By introducing a uniquely disruptive shock to both supply and demand, the COVID-19 pandemic has upended longstanding ideological debates almost overnight. Suddenly, far-reaching state intervention in the economy has become necessary to save market capitalism, which is unlikely to emerge unchanged.
NEW YORK – Ironically, just as the “democratic socialist” Bernie Sanders has suspended his presidential campaign in the United States, many of his policy proposals are becoming necessary around the world. Social-distancing measures to mitigate the COVID-19 pandemic have disrupted production and household income streams alike. But the effectiveness of social distancing could be undermined by workers who lack proper health insurance, adequate sick pay, unemployment compensation, or other forms of income support or savings. These individuals will feel that they have no choice but to keep working, despite the health risks. Universal health insurance looks like the inevitable outcome, even in the US, where Sanders, virtually alone among national politicians, has advocated it for decades.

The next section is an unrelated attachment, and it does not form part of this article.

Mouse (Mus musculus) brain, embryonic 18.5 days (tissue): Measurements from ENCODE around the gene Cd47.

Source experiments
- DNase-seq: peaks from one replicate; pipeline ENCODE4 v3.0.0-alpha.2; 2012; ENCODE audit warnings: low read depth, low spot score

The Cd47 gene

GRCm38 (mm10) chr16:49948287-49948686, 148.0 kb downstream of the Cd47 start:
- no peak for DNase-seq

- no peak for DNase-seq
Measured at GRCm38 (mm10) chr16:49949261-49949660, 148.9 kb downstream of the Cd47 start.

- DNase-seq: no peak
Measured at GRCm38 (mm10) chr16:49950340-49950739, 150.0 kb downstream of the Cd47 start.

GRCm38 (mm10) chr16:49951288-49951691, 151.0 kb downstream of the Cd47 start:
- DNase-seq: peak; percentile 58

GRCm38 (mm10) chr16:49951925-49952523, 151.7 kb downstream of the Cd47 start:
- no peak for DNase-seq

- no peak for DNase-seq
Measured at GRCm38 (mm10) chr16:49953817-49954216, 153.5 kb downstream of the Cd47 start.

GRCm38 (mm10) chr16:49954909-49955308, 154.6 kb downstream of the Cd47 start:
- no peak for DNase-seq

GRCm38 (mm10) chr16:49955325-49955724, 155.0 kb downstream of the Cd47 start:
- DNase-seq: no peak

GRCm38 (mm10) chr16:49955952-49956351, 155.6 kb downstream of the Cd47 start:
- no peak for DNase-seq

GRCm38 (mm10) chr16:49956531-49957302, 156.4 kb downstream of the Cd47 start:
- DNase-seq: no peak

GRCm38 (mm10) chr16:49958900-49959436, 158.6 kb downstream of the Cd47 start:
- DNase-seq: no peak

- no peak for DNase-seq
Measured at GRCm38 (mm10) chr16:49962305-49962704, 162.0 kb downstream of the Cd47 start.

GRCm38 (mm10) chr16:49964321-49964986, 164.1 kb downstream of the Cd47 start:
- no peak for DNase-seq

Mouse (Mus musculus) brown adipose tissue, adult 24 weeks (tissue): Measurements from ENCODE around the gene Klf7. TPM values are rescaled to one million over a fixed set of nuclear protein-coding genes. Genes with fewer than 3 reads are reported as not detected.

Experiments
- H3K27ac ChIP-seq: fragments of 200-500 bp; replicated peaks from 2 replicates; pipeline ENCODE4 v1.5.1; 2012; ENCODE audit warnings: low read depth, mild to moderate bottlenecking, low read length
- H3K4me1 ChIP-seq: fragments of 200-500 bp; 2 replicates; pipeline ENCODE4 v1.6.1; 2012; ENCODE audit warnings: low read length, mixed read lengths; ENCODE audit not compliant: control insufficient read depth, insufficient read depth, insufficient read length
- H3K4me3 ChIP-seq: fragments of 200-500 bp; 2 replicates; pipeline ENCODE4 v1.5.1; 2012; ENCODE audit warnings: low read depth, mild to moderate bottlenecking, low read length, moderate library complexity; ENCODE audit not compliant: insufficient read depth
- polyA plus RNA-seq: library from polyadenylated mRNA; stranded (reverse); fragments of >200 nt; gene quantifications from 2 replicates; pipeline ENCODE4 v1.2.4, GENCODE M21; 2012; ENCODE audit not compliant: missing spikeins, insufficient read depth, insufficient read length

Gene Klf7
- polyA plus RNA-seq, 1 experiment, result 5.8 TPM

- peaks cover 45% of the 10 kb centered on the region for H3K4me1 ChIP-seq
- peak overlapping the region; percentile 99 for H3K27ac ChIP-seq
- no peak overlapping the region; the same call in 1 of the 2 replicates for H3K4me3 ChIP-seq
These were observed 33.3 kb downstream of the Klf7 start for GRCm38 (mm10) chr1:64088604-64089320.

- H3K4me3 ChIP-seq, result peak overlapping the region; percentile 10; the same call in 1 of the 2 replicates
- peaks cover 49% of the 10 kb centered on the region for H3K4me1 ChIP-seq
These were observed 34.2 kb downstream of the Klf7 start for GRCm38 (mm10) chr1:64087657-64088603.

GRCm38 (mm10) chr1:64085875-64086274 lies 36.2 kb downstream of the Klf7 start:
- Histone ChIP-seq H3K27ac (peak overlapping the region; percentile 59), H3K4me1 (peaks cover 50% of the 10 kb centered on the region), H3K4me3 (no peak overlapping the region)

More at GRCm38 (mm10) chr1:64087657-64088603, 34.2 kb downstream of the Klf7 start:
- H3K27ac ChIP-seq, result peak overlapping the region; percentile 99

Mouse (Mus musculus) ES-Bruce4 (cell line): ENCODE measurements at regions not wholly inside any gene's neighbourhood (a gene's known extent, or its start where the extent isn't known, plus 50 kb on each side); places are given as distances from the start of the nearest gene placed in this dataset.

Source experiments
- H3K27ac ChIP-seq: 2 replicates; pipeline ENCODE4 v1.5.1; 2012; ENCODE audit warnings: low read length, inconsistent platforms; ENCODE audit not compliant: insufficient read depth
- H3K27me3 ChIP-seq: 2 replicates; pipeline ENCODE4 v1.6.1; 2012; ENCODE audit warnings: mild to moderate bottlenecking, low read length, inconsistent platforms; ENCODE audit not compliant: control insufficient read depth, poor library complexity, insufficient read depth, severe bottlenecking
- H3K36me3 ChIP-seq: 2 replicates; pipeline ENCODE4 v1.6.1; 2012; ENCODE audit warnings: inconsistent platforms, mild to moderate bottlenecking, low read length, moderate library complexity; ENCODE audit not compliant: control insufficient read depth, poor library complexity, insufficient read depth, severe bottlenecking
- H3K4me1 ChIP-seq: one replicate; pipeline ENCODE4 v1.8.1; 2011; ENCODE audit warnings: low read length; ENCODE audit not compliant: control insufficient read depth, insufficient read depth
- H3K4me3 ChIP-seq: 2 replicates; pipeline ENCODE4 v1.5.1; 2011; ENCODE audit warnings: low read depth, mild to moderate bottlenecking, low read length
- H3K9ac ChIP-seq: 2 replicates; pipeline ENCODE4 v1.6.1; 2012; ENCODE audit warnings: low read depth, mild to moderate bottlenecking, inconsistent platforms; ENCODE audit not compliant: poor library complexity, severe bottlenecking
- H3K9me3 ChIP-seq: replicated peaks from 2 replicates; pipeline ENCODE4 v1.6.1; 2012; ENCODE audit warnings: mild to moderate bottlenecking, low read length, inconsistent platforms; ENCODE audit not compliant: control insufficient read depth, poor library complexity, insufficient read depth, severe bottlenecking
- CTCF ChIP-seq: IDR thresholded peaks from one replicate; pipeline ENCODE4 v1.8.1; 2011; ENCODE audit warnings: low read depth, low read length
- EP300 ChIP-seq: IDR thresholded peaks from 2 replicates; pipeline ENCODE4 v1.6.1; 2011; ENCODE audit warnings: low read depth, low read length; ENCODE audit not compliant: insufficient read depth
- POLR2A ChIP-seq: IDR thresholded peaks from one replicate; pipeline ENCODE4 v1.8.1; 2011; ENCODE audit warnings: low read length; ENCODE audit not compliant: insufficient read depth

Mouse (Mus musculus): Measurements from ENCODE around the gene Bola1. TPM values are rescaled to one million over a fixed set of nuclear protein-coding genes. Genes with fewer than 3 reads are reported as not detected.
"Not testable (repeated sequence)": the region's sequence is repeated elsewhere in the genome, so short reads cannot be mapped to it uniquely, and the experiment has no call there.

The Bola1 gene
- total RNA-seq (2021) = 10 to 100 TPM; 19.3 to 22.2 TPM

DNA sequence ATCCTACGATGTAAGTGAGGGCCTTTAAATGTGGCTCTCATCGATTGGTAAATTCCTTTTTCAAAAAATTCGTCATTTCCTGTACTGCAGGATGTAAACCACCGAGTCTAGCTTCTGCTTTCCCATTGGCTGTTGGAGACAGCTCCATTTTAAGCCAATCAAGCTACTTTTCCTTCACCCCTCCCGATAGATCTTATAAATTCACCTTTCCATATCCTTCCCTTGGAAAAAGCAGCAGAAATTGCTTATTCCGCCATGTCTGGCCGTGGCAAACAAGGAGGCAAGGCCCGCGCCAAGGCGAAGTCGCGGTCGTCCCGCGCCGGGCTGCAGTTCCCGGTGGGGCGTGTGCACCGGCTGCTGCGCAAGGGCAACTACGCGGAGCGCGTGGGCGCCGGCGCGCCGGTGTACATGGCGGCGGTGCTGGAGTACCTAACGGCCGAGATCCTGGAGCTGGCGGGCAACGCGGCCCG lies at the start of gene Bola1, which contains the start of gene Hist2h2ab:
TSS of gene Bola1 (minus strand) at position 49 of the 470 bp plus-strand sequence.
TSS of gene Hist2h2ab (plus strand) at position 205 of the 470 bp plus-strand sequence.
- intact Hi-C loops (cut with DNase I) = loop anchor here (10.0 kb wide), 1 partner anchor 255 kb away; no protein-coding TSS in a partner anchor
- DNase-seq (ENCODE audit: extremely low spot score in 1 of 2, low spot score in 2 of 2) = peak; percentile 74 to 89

At the same time, the original supply and demand shocks – to labor and household consumption, respectively – from the COVID-19 crisis are being reinforced by the breakdown of global, national, regional, and local supply chains. And all of these real-economy shocks are causing disruptions in the financial system, too.
Under these conditions, central banks have a critical role to play in preventing disorderly financial markets from adding to the strain felt by non-financial companies and households. At a minimum, central banks must step in to ensure ample liquidity in key markets, including those for government debt, commercial paper, and key asset-backed securities such as residential and commercial mortgages.
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